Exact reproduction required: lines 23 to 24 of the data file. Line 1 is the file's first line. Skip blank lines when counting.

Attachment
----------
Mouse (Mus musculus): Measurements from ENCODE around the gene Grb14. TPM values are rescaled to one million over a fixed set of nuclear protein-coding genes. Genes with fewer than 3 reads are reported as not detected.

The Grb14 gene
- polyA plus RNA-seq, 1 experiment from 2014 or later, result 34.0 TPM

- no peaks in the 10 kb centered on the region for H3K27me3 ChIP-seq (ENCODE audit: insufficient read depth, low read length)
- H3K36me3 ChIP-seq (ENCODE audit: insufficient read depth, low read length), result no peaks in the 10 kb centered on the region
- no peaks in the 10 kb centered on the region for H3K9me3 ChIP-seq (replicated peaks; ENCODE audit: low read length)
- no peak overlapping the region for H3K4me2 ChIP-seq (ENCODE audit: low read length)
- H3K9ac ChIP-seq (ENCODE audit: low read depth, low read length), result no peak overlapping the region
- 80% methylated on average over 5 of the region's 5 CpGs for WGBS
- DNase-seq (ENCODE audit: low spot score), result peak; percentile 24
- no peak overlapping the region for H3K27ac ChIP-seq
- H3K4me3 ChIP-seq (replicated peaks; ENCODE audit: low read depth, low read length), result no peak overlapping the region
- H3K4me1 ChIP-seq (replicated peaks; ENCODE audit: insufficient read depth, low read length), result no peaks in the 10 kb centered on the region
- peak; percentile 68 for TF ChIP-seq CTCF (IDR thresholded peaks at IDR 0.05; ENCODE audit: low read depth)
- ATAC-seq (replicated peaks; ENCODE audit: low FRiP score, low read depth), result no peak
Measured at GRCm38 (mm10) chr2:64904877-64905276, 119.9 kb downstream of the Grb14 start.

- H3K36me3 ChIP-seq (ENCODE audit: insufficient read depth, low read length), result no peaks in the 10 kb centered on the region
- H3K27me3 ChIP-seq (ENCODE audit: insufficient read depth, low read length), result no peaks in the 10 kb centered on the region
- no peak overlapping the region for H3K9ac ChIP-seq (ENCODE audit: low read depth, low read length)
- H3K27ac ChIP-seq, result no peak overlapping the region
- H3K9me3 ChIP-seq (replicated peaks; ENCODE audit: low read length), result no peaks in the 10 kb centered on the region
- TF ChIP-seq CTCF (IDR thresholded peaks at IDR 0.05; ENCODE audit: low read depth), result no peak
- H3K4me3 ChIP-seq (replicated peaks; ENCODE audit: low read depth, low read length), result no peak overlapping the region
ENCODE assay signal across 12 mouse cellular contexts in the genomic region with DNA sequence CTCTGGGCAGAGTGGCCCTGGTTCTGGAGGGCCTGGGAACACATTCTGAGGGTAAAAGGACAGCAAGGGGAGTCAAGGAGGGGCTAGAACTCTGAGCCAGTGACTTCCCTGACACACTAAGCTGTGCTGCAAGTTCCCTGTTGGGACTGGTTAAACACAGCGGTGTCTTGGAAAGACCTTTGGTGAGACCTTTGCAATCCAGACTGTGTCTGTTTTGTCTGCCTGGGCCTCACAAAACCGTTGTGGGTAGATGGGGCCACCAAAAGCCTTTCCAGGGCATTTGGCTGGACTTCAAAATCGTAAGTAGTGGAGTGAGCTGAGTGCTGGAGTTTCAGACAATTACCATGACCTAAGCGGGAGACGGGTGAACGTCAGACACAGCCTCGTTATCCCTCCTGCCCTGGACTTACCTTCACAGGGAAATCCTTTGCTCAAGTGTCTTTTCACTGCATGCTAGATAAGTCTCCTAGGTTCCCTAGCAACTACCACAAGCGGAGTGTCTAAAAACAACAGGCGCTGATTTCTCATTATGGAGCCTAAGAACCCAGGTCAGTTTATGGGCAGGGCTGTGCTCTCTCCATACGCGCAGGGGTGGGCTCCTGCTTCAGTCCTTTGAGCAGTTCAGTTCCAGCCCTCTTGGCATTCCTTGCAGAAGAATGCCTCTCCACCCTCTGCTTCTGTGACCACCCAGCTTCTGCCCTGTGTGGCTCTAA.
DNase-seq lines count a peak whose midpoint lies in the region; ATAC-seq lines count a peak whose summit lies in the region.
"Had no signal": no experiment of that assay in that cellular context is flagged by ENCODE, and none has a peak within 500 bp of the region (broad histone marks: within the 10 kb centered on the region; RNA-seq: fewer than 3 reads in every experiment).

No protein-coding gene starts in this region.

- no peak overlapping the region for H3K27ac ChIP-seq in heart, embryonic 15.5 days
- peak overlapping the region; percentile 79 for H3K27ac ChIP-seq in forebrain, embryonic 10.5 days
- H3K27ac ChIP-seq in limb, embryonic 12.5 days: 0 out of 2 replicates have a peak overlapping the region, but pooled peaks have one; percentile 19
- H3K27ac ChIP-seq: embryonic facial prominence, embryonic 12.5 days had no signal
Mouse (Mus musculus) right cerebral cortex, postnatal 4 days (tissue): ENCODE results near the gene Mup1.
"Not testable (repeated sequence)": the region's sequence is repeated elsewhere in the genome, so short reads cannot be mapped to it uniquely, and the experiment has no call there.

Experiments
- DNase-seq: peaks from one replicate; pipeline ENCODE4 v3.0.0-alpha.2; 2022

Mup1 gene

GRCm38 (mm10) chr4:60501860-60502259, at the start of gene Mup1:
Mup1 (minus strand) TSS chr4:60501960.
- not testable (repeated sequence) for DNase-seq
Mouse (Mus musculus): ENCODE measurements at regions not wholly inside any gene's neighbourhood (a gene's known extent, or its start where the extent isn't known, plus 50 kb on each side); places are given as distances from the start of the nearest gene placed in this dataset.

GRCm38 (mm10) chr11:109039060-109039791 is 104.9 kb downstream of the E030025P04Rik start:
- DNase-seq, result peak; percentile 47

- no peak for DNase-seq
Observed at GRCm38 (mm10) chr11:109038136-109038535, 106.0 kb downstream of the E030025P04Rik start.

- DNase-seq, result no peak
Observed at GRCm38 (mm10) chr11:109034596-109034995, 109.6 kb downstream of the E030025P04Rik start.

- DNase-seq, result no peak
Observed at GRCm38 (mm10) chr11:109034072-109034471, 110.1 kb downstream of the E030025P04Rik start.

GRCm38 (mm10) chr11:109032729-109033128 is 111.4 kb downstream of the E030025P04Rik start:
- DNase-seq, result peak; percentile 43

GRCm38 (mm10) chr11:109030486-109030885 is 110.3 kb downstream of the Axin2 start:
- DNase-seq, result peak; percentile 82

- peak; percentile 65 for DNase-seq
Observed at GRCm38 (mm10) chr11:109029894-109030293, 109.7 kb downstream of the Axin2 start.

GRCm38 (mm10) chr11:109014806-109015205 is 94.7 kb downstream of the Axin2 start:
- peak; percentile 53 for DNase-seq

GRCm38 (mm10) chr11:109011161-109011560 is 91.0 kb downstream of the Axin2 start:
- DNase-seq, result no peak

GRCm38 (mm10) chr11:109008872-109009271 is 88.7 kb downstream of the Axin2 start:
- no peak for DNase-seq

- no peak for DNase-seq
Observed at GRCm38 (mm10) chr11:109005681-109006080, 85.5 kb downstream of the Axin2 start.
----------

- H3K4me3 ChIP-seq (replicated peaks; ENCODE audit: low read depth, low read length), result no peak overlapping the region
ENCODE assay signal across 12 mouse cellular contexts in the genomic region with DNA sequence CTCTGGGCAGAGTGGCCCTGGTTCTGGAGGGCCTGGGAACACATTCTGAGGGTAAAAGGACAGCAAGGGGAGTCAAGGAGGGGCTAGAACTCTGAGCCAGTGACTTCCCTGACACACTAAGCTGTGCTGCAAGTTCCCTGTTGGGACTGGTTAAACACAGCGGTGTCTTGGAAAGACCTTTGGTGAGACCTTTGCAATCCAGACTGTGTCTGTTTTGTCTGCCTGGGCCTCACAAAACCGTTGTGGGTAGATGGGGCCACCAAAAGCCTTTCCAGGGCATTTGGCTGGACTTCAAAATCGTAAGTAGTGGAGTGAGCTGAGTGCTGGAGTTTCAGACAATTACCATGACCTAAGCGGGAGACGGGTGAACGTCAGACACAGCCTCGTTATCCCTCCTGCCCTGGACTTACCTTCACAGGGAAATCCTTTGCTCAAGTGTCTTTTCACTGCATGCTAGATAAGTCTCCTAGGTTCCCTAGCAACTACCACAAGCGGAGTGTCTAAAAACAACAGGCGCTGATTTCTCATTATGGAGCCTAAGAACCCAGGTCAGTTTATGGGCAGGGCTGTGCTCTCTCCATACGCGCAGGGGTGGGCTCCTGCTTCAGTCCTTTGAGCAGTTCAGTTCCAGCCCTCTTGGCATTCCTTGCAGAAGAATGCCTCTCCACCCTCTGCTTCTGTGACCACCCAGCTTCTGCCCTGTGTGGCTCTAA.